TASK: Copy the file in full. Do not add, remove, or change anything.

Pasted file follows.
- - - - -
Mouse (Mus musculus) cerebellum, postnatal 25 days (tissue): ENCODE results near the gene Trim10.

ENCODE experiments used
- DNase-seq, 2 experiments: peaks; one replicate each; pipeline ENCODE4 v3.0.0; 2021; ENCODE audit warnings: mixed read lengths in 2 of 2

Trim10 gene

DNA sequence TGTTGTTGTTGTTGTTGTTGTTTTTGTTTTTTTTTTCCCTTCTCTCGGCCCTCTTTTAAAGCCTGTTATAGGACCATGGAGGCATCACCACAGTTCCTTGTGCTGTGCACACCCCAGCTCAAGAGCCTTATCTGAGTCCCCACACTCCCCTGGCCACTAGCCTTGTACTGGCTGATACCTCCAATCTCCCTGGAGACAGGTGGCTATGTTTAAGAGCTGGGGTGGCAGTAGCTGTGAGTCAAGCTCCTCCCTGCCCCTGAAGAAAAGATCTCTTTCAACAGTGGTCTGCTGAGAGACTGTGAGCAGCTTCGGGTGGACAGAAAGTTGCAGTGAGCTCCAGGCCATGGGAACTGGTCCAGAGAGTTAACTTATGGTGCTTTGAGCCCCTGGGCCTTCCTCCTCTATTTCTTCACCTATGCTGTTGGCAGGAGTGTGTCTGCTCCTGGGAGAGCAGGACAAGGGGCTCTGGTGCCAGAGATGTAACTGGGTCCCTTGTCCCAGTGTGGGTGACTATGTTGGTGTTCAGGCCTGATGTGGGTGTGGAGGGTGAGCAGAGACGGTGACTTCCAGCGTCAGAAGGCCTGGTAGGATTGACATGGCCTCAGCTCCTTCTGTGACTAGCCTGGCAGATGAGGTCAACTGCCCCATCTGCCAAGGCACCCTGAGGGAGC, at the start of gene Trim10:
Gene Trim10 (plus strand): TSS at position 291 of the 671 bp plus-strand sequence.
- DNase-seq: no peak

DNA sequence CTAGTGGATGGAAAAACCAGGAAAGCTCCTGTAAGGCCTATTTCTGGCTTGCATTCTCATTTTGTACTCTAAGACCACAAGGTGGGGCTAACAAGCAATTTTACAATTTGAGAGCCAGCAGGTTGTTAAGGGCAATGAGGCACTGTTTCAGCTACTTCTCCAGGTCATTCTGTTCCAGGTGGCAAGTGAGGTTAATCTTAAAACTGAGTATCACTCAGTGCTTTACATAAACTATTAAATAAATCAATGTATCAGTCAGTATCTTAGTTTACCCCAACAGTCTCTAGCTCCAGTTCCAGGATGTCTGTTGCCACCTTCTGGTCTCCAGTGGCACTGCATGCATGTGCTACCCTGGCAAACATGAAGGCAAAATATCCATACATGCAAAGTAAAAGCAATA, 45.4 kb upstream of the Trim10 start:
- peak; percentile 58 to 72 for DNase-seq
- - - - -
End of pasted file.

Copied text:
Mouse (Mus musculus) cerebellum, postnatal 25 days (tissue): ENCODE results near the gene Trim10.

ENCODE experiments used
- DNase-seq, 2 experiments: peaks; one replicate each; pipeline ENCODE4 v3.0.0; 2021; ENCODE audit warnings: mixed read lengths in 2 of 2

Trim10 gene

DNA sequence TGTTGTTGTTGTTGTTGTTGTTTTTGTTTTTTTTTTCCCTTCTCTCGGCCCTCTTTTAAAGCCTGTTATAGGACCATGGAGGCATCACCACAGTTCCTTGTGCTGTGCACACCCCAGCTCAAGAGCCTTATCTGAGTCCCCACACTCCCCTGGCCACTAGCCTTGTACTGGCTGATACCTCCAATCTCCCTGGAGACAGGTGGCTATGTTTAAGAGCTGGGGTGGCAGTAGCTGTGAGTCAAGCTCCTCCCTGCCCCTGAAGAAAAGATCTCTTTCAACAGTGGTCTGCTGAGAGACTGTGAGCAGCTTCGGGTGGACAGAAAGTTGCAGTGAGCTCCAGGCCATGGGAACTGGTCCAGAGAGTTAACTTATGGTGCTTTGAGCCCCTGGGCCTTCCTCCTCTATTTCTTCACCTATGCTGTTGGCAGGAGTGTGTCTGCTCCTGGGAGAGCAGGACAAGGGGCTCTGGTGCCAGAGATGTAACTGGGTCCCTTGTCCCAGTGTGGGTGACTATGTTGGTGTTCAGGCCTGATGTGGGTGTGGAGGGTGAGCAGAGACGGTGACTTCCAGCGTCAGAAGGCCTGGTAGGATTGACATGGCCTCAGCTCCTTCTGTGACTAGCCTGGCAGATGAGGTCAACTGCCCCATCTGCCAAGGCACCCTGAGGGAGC, at the start of gene Trim10:
Gene Trim10 (plus strand): TSS at position 291 of the 671 bp plus-strand sequence.
- DNase-seq: no peak

DNA sequence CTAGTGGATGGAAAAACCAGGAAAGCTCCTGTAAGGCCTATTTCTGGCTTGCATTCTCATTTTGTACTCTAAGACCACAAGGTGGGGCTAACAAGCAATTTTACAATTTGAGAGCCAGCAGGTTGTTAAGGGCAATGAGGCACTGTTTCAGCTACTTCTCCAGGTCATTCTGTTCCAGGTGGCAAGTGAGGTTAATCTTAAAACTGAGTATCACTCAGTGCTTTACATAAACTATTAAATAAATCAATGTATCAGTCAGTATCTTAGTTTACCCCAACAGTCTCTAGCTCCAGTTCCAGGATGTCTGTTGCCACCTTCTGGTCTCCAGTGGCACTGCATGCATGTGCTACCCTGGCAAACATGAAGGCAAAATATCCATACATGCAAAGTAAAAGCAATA, 45.4 kb upstream of the Trim10 start:
- peak; percentile 58 to 72 for DNase-seq